The girl has three possible identities, she is either Alice, Amelia or Ann, and none is certain of her identity even when she lives with two of the families claiming her.  The girl herself has lost the ability to speak and there is frustration from the Vaughan’s who desperately want her to be Amelia, their daughter who disappeared two years ago.

The river plays a large part of the story and to add to the strange goings on with a child coming back to life, there is rain, more rain, and inevitable flooding which seeps into their homes and lives as the river becomes a torrent.

Amidst superstition and folklore there’s also skulduggery, ransoms and beatings.  Once Upon A River is a fulfilling story which has a depth of storytelling which is rare these days.  I absolutely loved it.

 

 

Sleep by C.L. Taylor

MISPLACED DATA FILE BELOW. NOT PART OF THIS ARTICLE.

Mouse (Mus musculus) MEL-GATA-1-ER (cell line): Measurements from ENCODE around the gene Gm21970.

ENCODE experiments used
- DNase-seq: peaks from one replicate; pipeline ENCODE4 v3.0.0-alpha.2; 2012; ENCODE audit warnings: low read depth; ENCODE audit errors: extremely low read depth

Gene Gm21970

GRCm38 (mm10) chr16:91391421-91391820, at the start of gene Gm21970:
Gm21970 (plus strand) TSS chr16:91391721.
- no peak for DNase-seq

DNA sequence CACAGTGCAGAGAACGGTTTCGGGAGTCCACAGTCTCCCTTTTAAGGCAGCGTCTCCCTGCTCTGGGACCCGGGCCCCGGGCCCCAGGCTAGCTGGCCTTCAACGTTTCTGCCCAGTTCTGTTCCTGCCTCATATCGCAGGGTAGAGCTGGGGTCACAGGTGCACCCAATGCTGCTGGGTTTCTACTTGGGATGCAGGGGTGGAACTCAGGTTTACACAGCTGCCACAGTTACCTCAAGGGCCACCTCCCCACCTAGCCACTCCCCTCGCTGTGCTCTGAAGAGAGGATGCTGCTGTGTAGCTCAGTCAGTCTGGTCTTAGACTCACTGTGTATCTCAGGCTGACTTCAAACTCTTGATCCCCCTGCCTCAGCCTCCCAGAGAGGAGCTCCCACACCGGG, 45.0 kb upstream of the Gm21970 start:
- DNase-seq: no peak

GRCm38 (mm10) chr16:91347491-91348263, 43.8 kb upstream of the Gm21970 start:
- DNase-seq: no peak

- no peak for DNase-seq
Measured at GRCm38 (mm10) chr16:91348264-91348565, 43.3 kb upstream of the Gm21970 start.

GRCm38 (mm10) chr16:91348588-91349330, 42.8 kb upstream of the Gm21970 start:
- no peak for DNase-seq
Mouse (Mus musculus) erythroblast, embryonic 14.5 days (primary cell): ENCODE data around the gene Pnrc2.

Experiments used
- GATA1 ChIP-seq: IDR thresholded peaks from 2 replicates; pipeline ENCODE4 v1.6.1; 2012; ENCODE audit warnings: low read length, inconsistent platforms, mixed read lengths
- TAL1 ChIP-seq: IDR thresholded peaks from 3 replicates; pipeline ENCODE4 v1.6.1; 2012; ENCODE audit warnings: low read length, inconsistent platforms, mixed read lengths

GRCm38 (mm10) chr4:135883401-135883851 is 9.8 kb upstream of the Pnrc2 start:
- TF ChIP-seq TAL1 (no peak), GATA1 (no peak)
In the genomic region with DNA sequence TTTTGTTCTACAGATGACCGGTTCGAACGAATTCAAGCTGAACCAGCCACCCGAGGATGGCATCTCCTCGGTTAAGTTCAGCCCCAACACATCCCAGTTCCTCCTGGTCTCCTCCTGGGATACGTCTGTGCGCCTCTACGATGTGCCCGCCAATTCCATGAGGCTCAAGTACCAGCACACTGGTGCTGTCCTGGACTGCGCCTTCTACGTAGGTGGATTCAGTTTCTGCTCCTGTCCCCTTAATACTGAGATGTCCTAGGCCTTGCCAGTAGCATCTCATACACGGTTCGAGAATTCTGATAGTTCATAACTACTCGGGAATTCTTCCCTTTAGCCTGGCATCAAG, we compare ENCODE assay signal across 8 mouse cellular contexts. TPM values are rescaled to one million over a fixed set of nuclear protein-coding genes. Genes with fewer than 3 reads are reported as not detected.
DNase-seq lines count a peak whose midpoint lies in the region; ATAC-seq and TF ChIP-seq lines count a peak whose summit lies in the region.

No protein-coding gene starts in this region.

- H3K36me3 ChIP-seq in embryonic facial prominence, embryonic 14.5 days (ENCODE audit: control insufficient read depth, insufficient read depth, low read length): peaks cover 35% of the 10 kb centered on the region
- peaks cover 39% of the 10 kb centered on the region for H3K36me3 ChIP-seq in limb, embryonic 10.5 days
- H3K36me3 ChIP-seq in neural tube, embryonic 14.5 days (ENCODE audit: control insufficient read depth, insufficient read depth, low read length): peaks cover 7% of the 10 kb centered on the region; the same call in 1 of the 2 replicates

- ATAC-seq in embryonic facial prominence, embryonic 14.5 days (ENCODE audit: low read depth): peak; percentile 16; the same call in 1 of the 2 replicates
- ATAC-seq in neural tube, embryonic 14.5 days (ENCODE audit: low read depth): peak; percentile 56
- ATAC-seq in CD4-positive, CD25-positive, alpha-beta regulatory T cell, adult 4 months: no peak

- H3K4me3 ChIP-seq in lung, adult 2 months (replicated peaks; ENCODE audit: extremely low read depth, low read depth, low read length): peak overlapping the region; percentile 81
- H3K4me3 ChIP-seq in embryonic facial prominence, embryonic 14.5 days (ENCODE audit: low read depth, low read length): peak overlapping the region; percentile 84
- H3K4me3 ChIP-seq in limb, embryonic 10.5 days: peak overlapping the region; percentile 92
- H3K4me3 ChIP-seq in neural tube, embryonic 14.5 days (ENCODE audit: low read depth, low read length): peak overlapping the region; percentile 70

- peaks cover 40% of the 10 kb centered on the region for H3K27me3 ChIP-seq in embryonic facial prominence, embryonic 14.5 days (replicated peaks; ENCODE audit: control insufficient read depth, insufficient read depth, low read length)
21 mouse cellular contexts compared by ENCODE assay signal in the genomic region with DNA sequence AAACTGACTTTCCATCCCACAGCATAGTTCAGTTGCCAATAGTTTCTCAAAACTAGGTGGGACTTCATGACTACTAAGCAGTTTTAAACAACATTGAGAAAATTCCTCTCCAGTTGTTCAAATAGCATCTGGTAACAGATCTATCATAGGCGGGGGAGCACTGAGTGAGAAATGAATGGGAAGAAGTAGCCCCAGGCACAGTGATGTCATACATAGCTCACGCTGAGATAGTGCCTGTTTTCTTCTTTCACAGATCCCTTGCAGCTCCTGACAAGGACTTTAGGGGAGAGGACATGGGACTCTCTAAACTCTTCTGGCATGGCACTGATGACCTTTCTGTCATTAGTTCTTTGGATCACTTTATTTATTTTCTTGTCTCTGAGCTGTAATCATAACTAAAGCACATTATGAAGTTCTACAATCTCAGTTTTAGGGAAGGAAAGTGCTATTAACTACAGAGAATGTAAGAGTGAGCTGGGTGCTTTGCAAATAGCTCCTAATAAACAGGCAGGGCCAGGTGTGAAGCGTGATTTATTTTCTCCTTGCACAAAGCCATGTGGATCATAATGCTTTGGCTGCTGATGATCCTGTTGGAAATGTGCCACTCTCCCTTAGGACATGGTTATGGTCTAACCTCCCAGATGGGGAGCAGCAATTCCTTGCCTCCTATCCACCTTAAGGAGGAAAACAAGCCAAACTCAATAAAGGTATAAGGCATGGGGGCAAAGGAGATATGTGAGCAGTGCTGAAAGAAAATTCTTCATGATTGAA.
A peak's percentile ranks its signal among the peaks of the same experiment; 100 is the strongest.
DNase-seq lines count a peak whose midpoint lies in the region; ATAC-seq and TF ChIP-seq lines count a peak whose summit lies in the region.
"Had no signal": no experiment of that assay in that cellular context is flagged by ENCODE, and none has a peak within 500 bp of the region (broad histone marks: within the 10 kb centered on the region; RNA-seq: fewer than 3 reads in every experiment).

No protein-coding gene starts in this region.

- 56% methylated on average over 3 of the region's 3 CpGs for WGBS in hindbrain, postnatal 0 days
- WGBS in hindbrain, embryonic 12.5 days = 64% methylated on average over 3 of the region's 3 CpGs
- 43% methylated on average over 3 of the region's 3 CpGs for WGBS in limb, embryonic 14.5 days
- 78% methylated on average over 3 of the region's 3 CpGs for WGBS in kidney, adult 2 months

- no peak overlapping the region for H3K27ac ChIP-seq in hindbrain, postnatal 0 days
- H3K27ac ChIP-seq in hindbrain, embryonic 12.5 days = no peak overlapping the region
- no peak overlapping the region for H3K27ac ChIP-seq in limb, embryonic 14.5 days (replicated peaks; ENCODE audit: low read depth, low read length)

4 and half 1

C.L. Taylor never fails to grip you from the very first pages.  

Sleep

The opening chapter is a killer! Then, Anna is driving three work colleagues back to London in atrocious weather, just following the rear lights of the car in front because conditions are so poor. One of them feels ill and wants to open one of the back windows. This knocks Anna’s concentration and before she realises what’s happening, the car spins out of control and rolls. On waking in hospital, Anna comes to realise that two of her passengers are dead and one has serious life changing injuries. As Anna recovers, she has the feeling that she’s being watched and followed. Scared, having just broken up with her boyfriend and needing a new start in life where nobody knows who she is, Anna takes a job as a hotel receptionist on the remote Scottish island of Rum. The holidaymakers are flaky and flawed and as a storm comes in, Anna realises that whoever was following her in London is still following her now.